Energy News Flash: Wholesale energy prices at 22nd August 2022

An update on wholesale energy prices at 22nd August 2022 by our energy economist Dominic Whittome.

Annual gas prices hit new records, now over 1,000% higher on last year’s level.

Gas Prices

Gas prices charged upwards amid concern that Russia may finally halt exports into Germany, potentially leaving much of Europe with barely six weeks of storage cover as winter approaches. However valid or not these fears are (it should be remembered that, after or before its invasion, Russia has never wilfully defaulted on a gas contract), the market is clearly anxious that the vaunted physical supply crunch will finally come. A concern reflected in the ever increasing risk premium build into gas prices along the prompt and near ends of the forward curve. This is virtually ‘hump shaped’ just now. Pushing renewal prices sharply higher, even though the forward curve reverts to a steep backwardation (i.e. with significantly reduced prices versus prompt prices today) as time extends out.

Base-Load Power Prices

Base-load power prices meanwhile have been driven by concern over French and Benelux nuclear plant availability, as aquifers and reservoirs needed for reactor-cooling run dry whilst the extreme drought in many parts of Europe continues.

For the same reason, coal generation capacity will have been threatened by depleting river levels in key European trade canals and waterways not to mention time-lags associated with fixing old or building new plants.

The resulting squeeze in the power market is feeding into gas, as traders foresee utilities urgently turning to gas-fired generation in order to redress the balance, especially with out-of-service nuclear power stations in prospect over months ahead. This has only added to the gas buying frenzy.

Year on Year Price Increases

The size of the percentage year-on-year price increases is bad enough although the timing, the stage of the year or buying cycle for some I&C buyers is perhaps equally troubling. As we are now in the final furlong of the Buying Round, barely six weeks away from the last practical dates in order to renew or extend new prevailing prices come 1st of October.

Renewing Gas Volumes and Electricity Contracts?

A worrying proportion of UK registered businesses are understood to be uncovered, needing to renew their entire forward gas volume soon. Many such firms will be renewing their electricity contracts at the same time.

The traditional ‘Electricity Year’ might not start until 1st April, 2023 but in years gone by, more and more I&C power supplies have been re-aligned to gas.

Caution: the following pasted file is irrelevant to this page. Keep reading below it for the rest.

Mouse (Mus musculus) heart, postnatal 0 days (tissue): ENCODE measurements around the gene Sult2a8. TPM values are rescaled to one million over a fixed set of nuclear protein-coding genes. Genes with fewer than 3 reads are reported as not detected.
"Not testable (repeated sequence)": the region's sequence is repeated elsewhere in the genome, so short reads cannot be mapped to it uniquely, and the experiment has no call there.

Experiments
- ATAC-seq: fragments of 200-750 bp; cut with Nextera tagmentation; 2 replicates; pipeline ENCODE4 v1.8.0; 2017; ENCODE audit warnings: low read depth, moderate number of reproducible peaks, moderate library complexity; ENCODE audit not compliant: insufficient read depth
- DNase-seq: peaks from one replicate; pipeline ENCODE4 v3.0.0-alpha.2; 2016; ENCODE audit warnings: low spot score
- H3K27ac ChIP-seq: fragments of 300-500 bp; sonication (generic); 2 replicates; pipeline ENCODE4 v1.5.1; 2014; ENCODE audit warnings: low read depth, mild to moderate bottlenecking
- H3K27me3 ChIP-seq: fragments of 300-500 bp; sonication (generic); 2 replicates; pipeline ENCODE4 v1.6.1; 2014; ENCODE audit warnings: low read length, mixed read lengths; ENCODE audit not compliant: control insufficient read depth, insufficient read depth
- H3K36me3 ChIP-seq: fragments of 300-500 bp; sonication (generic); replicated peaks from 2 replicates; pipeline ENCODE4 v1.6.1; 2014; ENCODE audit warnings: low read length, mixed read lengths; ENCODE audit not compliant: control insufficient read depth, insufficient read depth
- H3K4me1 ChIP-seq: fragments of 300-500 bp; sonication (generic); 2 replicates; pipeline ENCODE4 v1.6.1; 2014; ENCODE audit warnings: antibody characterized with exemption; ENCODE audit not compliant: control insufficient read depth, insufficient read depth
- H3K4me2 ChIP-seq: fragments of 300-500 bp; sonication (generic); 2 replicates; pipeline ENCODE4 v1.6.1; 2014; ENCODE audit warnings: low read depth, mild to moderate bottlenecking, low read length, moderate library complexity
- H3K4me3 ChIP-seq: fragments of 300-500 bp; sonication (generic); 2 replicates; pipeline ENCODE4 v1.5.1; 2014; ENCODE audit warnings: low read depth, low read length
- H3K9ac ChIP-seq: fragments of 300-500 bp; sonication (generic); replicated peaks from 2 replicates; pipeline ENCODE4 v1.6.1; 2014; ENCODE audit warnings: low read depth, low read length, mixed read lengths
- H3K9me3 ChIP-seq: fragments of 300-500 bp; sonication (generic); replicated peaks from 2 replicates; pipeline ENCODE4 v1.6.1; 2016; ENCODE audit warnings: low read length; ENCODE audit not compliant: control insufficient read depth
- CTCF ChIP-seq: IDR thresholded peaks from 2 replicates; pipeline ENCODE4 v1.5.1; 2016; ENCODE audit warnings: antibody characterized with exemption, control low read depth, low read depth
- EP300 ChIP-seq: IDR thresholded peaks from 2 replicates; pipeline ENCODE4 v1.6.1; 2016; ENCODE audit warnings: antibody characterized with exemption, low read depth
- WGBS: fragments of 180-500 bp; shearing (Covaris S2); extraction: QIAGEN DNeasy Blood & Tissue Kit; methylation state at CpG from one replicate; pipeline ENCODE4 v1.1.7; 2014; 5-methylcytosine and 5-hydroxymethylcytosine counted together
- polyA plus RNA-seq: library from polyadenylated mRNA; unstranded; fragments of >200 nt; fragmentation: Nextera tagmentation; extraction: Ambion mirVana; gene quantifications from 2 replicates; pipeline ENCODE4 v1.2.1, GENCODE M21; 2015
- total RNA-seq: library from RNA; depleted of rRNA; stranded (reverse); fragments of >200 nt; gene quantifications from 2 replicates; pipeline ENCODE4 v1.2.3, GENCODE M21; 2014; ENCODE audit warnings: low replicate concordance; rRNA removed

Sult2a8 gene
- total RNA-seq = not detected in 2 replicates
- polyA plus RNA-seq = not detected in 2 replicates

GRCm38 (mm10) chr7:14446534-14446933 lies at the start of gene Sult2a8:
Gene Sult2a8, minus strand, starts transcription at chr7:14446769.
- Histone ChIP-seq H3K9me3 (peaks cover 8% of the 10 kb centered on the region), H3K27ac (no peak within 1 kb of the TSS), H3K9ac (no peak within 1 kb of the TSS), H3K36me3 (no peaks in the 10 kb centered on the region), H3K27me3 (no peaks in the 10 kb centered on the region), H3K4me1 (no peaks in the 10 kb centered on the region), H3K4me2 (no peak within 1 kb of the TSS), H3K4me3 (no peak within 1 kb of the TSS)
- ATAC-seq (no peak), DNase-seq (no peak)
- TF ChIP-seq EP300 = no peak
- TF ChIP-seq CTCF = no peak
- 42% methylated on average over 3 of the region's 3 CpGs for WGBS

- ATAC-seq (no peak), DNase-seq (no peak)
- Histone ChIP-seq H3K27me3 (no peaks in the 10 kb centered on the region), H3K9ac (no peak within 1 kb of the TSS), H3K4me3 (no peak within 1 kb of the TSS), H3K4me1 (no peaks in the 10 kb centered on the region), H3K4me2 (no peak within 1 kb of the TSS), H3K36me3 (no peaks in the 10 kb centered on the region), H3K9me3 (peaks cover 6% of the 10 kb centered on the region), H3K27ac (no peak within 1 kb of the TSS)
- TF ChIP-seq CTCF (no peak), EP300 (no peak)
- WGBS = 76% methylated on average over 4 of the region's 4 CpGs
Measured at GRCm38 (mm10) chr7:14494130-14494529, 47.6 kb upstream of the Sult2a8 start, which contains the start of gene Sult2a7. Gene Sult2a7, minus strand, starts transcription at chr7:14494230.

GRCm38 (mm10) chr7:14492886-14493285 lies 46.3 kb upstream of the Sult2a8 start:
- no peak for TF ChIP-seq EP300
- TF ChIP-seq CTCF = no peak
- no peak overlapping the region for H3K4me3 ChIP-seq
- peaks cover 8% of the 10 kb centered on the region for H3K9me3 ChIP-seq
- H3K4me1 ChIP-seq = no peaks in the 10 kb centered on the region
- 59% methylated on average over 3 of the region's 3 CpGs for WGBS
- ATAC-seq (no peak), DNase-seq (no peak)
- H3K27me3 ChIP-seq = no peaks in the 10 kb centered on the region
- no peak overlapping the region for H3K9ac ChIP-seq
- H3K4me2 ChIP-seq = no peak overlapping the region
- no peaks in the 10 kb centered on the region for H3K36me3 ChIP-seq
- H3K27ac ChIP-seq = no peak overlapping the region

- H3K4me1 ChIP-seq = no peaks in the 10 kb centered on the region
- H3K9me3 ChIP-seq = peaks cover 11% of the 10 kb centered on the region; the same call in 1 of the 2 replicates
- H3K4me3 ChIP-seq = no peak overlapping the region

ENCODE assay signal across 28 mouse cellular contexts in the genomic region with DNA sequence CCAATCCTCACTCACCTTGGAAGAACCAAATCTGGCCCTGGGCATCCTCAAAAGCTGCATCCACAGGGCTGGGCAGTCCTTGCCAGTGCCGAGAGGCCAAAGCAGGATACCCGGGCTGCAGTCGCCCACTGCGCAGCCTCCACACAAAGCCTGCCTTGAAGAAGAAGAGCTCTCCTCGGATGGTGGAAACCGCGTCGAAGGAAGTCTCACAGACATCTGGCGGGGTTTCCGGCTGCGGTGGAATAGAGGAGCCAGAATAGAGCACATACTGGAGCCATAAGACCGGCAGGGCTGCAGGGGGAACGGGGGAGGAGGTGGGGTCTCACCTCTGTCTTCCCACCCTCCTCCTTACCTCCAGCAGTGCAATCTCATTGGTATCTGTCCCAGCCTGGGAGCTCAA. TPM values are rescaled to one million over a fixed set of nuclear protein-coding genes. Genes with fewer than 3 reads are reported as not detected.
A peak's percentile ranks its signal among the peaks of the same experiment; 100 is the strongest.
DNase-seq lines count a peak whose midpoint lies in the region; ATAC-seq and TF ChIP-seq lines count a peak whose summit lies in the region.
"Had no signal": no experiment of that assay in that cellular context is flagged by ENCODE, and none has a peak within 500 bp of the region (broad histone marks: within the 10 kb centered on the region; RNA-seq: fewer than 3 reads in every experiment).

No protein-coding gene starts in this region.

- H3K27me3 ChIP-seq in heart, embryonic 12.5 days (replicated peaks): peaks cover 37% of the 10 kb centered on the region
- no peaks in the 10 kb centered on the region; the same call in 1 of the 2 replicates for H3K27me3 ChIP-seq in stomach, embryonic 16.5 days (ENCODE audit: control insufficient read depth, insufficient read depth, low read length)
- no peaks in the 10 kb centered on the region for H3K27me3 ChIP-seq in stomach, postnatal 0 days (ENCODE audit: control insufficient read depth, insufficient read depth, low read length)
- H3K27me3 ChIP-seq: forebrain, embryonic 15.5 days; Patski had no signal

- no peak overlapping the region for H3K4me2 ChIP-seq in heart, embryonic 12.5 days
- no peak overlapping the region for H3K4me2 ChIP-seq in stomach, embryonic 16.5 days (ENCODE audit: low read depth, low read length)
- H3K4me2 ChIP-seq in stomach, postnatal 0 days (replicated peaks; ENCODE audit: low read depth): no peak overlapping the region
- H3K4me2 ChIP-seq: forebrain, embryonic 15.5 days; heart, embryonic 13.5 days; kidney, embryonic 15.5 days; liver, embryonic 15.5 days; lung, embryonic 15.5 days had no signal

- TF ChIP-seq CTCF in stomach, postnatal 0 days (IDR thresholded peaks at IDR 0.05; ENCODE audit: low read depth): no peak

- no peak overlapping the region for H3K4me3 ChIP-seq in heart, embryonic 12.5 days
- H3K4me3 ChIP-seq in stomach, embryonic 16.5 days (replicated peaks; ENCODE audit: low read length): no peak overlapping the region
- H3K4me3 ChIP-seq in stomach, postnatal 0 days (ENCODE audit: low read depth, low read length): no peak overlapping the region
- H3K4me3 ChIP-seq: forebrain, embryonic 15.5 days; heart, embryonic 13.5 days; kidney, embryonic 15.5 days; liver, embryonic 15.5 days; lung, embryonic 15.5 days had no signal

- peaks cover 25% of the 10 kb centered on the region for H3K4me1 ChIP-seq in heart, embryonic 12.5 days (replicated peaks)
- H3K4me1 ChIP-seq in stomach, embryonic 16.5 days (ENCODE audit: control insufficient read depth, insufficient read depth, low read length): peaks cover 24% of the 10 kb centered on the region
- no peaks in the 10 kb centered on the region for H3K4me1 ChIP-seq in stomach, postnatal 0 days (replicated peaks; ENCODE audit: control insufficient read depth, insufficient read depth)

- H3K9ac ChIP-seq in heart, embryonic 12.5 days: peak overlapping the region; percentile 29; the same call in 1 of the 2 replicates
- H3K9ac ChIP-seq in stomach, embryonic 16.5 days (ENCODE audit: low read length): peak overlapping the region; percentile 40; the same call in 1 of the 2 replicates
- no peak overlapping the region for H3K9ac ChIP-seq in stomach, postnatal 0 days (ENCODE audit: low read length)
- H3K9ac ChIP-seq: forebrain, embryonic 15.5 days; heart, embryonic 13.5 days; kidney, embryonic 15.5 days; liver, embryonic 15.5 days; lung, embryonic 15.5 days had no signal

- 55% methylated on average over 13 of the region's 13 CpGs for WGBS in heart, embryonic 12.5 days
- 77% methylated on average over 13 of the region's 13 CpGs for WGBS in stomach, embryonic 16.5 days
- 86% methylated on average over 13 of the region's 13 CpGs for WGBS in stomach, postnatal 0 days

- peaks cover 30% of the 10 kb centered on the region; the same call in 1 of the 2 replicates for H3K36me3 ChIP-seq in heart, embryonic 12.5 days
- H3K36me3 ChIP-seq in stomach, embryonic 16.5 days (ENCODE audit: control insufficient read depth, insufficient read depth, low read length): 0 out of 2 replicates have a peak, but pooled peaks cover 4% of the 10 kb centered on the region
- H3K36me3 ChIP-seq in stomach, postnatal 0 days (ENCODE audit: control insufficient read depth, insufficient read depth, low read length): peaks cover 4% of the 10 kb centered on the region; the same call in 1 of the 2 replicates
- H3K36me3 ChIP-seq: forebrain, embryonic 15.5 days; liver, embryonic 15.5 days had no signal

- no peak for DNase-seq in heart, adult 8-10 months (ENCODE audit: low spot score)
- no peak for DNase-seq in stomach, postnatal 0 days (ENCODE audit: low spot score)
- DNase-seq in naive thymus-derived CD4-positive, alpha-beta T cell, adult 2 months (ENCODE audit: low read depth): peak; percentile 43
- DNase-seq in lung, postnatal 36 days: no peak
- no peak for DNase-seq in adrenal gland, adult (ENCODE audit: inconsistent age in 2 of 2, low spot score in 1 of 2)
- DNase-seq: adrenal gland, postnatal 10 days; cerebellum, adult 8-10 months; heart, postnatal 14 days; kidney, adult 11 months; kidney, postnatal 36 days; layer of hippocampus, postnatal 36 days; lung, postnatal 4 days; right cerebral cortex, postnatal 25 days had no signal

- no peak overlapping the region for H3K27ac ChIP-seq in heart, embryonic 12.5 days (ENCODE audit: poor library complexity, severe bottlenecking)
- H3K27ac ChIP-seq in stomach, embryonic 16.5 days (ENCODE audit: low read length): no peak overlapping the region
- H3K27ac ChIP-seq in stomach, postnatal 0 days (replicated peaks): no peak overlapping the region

What this means is that I&C buyers – notably the smaller firms, SMEs or lesser-sophisticated larger users will be re-contracting gas and electricity at seven or eight times the I&C contract prices they secured the same volumes last time around.

Consequently we may se more I&C users averse to the idea of fixing a price now, preferring to ‘ride the market’ out perhaps. Only to discover that no Big Six or other major supplier will currently offer them a ‘tracker price’ contract or ‘buy-on-index’ product whose price will or retrospectively reflect the prompt, say OTC month-ahead, gas or electricity prices prevailing at or near the time of delivery.

Flexi Contracts

The only official or off-the-shelf option available would be the alternative ‘Flexi contract’ which, in certain cases, a supplier may offer. However Flexi contracts can prove significantly more expensive in some instances. They are also far more labour-intensive, they entail additional managerial resources and will typically involve third party intermediaries, brokers and other advisor to be commissioned as well.

In ordinary times (although these obviously aren’t normal times) Flexi contracts involve significant extra market risk, a prospect of higher prices, market or trading risk which has traditionally put buyers off them.

I&C customers that are new to Flexi deals may suddenly find themselves having to monitor the Spot, Prompt, Forward or Futures markets and make trading decisions for themselves, with Flexi contracts requiring them to periodically fix or un-fix prices and volume throughout the contract term.

But ‘trading the OTC’ which is basically what a Flexi contract involves, is and always was a ‘zero sum game’ and one which the producers, utilities, energy merchants, funds and other trading intermediaries generally end up ‘winning’. Flexi contracts were initially marketed as way of ‘giving the customer greater freedom’ and to manage risk. Both of them are still valid. However it remains very easy for an I&C customer to end up paying significantly more for its gas and electricity this way, i.e. looking retrospectively on outturn indices on the OTC.

Notwithstanding the pros and cons, Flexi contracts may simply not be practical, if even available, options for many businesses. Notably micro-businesses, SMEs, smaller commercial and industrial businesses who do not reach arbitrary consumption thresholds for a Flexi contract to apply even the Flexi contract were the preferred new purchasing strategy.

The Outlook